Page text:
The story is basically the same for the other measures of child well-being. If all children lived in two-parent families, teen motherhood and idleness would be less common, but the bulk of these problems would remain. The consequences of family disruption are not necessarily the same in all kinds of families.
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Some might suppose family disruption to have a larger effect on black and Hispanic children since on average they come from less advantaged backgrounds and their underlying risk of dropping out, becoming a teen mother, and being out of work is greater than that of whites. Alternatively, others might expect the effect of family disruption to be smaller on minority children because single mothers in black and Hispanic communities are more common, more widely accepted, and therefore perhaps provided more support from neighbors and kin.
In our study, we found that family disruption has the most harmful effects among Hispanics and least among blacks. Family disruption increases the risk of school failure by 24 percentage points among Hispanics, 17 percentage points among whites, and 13 percentage points among blacks.
A striking result emerges from comparisons of the percentage increases in risk. Family disruption raises the risk of dropping out percent for the average white child, percent for the average Hispanic child, and 76 percent for the average black child. Consequently, the dropout rate for the average white child in a single-parent family is substantially higher than the dropout rate of the average black child in a two-parent family and only two percentage points lower than the dropout rate of the average black child in a one-parent family. Thus, for the average white child, family disruption appears to eliminate much of the advantage associated with being white.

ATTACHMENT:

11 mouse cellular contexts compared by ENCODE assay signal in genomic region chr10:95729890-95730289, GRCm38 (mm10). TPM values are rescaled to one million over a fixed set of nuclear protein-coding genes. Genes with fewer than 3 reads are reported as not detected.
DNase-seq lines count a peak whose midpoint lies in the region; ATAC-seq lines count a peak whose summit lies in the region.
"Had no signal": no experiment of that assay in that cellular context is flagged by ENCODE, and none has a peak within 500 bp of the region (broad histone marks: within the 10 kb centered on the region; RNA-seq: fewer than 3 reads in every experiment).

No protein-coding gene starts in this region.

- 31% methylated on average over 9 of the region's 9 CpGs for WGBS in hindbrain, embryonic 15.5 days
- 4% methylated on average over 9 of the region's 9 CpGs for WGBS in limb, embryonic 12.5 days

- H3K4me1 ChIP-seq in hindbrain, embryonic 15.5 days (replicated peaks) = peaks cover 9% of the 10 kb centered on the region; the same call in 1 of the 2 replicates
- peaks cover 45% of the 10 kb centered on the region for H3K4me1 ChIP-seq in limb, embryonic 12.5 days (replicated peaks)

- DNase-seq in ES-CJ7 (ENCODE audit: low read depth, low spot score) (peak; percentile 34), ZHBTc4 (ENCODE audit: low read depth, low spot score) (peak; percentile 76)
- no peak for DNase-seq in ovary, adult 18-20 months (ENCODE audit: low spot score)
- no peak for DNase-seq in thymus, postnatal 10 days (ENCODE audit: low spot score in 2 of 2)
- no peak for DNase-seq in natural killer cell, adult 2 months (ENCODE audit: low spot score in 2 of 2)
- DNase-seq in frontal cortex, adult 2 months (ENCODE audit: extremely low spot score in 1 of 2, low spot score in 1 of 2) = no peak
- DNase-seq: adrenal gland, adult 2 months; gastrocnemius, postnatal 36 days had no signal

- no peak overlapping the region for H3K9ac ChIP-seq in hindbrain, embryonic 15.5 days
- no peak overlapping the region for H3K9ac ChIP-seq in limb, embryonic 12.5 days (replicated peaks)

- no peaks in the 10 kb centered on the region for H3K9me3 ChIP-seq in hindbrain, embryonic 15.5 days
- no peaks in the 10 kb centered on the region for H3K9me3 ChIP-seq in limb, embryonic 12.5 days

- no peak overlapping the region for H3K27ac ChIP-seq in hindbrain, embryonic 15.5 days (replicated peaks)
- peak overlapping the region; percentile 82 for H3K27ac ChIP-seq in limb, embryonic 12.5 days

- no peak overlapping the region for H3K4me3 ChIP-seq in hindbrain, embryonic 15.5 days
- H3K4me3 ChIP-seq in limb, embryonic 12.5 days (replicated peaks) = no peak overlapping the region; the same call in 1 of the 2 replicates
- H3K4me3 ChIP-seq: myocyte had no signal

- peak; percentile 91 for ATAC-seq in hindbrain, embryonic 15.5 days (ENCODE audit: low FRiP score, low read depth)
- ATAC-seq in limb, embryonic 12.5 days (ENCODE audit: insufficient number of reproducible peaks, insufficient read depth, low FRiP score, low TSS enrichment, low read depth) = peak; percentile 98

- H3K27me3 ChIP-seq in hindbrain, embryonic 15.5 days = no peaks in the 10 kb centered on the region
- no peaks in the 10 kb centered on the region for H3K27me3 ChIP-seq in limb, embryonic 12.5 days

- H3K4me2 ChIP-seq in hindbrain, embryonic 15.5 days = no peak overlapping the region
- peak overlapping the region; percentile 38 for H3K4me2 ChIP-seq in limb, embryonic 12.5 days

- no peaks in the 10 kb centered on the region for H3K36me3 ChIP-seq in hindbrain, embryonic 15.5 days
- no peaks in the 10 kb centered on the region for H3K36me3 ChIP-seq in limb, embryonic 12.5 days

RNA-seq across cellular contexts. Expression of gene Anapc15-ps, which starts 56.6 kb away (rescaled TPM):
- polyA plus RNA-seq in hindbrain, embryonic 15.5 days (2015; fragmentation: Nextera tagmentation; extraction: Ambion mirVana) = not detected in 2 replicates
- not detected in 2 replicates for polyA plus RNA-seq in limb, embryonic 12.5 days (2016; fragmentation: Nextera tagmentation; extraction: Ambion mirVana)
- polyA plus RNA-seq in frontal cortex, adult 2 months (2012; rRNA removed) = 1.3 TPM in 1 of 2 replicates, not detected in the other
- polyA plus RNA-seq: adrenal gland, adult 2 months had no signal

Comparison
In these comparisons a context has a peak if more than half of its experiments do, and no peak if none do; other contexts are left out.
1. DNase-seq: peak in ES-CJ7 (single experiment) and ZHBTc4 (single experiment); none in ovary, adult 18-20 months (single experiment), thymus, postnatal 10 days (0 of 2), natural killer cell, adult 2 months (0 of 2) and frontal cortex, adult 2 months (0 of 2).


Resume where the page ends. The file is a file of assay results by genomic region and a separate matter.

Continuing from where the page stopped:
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Children from white middle-class families are not immune from the effects of family disruption. Consider the children of families where one parent has at least some college education. If the parents live apart, the probability that their children will drop out of high school rises by 11 percentage points. And for every child who actually drops out of school, there are likely to be three or four more whose performance is affected even though they manage to graduate. College performance may also suffer. The college graduation rate for white children from advantaged backgrounds is about 9 percentage points lower among children of disrupted families than among children of two-parent families 53 percent versus 62 percent.
At the other end of the continuum, children from disadvantaged backgrounds neither parent graduated from high school have a bleak future, regardless of whether they live with one or both parents. Some of the current debate presumes that being born to unmarried parents is more harmful than experiencing parents' divorce and that children of divorced parents do better if their mother remarries. Our evidence suggests otherwise. Children born to unmarried parents are slightly more likely to drop out of school and become teen mothers than children born to married parents who divorce.